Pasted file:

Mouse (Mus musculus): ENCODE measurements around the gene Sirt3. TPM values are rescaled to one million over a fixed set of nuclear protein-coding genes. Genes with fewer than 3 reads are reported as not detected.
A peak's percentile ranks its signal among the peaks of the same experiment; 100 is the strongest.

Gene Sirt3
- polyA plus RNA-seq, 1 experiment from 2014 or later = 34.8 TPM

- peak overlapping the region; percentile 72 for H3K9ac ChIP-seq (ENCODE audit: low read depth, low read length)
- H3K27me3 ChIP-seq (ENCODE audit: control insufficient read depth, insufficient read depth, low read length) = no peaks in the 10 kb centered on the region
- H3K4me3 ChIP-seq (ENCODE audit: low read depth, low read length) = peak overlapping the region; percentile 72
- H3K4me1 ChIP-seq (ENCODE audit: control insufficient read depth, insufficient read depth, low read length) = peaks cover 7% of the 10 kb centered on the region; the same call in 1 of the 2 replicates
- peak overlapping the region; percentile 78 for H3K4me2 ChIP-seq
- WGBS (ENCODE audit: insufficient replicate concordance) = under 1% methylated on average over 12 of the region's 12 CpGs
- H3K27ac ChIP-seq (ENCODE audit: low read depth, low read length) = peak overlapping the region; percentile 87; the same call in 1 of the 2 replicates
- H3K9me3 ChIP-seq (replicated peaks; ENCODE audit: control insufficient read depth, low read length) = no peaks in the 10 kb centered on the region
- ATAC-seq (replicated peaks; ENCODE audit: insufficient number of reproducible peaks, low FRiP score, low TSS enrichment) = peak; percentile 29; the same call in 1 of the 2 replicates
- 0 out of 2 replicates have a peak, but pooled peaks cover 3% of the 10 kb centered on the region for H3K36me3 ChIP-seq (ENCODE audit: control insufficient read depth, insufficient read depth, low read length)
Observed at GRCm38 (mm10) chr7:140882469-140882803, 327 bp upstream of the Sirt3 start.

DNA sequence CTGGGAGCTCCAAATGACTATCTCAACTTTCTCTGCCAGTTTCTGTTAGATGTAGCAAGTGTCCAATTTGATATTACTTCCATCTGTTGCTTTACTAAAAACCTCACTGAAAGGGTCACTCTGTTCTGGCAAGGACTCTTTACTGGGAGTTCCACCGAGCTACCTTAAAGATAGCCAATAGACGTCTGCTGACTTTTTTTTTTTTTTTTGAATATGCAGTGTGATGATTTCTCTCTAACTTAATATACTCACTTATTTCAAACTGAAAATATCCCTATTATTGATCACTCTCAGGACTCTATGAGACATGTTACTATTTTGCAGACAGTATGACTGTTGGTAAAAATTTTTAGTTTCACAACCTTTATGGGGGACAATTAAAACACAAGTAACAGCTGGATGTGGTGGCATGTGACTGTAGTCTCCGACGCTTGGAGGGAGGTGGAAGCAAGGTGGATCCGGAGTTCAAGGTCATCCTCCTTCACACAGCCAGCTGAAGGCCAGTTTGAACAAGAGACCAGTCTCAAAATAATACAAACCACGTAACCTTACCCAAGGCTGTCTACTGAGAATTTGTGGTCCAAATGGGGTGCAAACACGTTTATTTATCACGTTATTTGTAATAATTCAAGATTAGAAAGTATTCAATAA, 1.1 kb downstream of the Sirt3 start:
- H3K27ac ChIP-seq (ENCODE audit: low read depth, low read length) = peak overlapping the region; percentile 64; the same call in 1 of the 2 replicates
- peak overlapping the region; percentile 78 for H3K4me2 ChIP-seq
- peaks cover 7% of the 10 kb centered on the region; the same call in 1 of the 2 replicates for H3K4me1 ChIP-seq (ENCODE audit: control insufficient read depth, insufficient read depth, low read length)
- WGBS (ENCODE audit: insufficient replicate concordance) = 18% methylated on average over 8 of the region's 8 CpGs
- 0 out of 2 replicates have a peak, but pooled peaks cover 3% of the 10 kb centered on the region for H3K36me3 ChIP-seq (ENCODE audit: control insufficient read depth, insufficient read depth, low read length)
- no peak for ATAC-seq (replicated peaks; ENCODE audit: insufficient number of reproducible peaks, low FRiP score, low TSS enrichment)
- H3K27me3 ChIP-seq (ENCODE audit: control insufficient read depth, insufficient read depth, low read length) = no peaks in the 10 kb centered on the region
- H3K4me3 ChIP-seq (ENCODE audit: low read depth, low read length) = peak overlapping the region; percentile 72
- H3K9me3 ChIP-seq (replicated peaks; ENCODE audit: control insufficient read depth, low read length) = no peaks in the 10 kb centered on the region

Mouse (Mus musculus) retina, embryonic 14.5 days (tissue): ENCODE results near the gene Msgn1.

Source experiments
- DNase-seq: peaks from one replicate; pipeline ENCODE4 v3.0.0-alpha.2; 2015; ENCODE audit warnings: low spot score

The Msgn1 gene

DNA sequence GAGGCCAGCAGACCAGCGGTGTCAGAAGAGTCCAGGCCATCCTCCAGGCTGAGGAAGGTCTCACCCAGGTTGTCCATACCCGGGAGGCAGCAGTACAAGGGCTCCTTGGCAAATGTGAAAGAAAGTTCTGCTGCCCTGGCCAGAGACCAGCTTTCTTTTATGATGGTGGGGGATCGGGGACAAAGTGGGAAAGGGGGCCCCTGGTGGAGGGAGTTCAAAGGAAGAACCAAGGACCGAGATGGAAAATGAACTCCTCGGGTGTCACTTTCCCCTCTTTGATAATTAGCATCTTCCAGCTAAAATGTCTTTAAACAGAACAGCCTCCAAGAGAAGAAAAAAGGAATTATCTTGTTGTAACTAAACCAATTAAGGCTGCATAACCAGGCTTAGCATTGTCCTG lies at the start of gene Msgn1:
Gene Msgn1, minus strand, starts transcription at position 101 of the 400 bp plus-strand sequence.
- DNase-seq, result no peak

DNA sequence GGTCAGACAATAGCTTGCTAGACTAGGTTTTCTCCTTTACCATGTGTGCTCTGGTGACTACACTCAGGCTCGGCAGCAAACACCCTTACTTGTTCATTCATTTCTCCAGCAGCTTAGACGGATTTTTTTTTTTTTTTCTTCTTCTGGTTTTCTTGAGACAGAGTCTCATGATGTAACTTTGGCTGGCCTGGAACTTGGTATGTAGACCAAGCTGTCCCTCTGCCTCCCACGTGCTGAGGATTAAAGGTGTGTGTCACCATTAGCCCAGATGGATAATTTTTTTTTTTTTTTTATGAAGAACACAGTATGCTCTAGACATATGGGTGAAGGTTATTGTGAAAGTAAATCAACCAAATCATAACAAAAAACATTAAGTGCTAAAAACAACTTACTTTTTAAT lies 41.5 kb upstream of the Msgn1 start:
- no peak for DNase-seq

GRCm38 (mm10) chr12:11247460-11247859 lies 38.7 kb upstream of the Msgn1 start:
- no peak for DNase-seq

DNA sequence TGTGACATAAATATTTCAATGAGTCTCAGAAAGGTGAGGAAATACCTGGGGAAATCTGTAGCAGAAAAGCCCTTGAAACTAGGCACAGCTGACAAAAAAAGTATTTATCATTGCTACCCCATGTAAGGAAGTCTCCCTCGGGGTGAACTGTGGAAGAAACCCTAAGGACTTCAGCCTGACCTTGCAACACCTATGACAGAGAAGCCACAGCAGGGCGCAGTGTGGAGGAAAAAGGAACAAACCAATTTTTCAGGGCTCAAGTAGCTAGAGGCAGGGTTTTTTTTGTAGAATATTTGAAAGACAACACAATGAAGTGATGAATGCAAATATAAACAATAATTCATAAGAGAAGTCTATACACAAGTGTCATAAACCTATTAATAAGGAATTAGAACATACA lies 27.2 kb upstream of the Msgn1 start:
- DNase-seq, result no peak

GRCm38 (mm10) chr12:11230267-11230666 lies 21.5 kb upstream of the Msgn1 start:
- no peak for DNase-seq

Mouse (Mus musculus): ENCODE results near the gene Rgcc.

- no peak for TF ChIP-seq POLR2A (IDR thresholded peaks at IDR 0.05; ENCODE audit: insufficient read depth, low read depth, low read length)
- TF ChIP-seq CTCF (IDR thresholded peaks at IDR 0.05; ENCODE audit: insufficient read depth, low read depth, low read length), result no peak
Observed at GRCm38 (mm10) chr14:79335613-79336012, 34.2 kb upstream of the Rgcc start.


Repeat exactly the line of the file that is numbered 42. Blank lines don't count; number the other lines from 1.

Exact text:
- no peak for TF ChIP-seq POLR2A (IDR thresholded peaks at IDR 0.05; ENCODE audit: insufficient read depth, low read depth, low read length)